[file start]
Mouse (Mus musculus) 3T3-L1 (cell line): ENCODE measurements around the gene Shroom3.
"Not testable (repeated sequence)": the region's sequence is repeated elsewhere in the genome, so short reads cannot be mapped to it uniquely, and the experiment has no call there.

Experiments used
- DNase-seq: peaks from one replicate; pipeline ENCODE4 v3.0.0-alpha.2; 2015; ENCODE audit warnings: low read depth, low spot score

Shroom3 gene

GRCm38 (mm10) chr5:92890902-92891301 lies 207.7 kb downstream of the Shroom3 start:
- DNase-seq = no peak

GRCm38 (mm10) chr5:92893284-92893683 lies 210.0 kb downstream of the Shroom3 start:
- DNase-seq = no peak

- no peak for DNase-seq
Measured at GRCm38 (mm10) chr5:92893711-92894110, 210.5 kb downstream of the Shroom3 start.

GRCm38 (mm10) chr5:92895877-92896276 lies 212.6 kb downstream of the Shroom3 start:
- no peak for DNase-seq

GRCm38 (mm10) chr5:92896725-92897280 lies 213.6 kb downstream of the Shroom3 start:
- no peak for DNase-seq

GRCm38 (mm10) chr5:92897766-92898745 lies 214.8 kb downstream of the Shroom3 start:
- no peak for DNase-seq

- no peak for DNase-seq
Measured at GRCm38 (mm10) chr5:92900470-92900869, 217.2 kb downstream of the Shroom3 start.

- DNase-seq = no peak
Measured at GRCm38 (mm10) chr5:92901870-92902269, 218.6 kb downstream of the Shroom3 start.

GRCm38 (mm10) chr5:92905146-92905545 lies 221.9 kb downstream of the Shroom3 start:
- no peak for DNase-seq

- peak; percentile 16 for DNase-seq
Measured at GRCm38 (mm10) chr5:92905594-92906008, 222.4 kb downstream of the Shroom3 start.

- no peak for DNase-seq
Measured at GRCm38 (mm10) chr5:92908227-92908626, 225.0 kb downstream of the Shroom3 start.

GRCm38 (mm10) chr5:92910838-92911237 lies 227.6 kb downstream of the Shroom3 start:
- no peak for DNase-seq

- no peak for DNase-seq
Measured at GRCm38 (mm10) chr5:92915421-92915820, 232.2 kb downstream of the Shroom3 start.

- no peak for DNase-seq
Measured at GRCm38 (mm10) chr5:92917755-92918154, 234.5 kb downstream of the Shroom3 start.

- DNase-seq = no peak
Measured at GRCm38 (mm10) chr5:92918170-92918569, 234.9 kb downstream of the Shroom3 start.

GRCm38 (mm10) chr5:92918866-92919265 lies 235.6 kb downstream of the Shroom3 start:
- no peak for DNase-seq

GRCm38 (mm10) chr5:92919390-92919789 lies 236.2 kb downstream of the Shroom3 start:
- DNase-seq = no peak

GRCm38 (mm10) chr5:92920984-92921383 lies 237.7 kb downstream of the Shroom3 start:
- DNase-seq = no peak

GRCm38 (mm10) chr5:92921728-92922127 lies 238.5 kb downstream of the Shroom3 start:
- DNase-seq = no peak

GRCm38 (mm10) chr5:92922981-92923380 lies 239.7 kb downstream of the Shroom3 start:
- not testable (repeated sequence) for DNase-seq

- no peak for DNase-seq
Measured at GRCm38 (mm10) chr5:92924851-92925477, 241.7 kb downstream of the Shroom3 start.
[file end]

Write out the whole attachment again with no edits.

Mouse (Mus musculus) 3T3-L1 (cell line): ENCODE measurements around the gene Shroom3.
"Not testable (repeated sequence)": the region's sequence is repeated elsewhere in the genome, so short reads cannot be mapped to it uniquely, and the experiment has no call there.

Experiments used
- DNase-seq: peaks from one replicate; pipeline ENCODE4 v3.0.0-alpha.2; 2015; ENCODE audit warnings: low read depth, low spot score

Shroom3 gene

GRCm38 (mm10) chr5:92890902-92891301 lies 207.7 kb downstream of the Shroom3 start:
- DNase-seq = no peak

GRCm38 (mm10) chr5:92893284-92893683 lies 210.0 kb downstream of the Shroom3 start:
- DNase-seq = no peak

- no peak for DNase-seq
Measured at GRCm38 (mm10) chr5:92893711-92894110, 210.5 kb downstream of the Shroom3 start.

GRCm38 (mm10) chr5:92895877-92896276 lies 212.6 kb downstream of the Shroom3 start:
- no peak for DNase-seq

GRCm38 (mm10) chr5:92896725-92897280 lies 213.6 kb downstream of the Shroom3 start:
- no peak for DNase-seq

GRCm38 (mm10) chr5:92897766-92898745 lies 214.8 kb downstream of the Shroom3 start:
- no peak for DNase-seq

- no peak for DNase-seq
Measured at GRCm38 (mm10) chr5:92900470-92900869, 217.2 kb downstream of the Shroom3 start.

- DNase-seq = no peak
Measured at GRCm38 (mm10) chr5:92901870-92902269, 218.6 kb downstream of the Shroom3 start.

GRCm38 (mm10) chr5:92905146-92905545 lies 221.9 kb downstream of the Shroom3 start:
- no peak for DNase-seq

- peak; percentile 16 for DNase-seq
Measured at GRCm38 (mm10) chr5:92905594-92906008, 222.4 kb downstream of the Shroom3 start.

- no peak for DNase-seq
Measured at GRCm38 (mm10) chr5:92908227-92908626, 225.0 kb downstream of the Shroom3 start.

GRCm38 (mm10) chr5:92910838-92911237 lies 227.6 kb downstream of the Shroom3 start:
- no peak for DNase-seq

- no peak for DNase-seq
Measured at GRCm38 (mm10) chr5:92915421-92915820, 232.2 kb downstream of the Shroom3 start.

- no peak for DNase-seq
Measured at GRCm38 (mm10) chr5:92917755-92918154, 234.5 kb downstream of the Shroom3 start.

- DNase-seq = no peak
Measured at GRCm38 (mm10) chr5:92918170-92918569, 234.9 kb downstream of the Shroom3 start.

GRCm38 (mm10) chr5:92918866-92919265 lies 235.6 kb downstream of the Shroom3 start:
- no peak for DNase-seq

GRCm38 (mm10) chr5:92919390-92919789 lies 236.2 kb downstream of the Shroom3 start:
- DNase-seq = no peak

GRCm38 (mm10) chr5:92920984-92921383 lies 237.7 kb downstream of the Shroom3 start:
- DNase-seq = no peak

GRCm38 (mm10) chr5:92921728-92922127 lies 238.5 kb downstream of the Shroom3 start:
- DNase-seq = no peak

GRCm38 (mm10) chr5:92922981-92923380 lies 239.7 kb downstream of the Shroom3 start:
- not testable (repeated sequence) for DNase-seq

- no peak for DNase-seq
Measured at GRCm38 (mm10) chr5:92924851-92925477, 241.7 kb downstream of the Shroom3 start.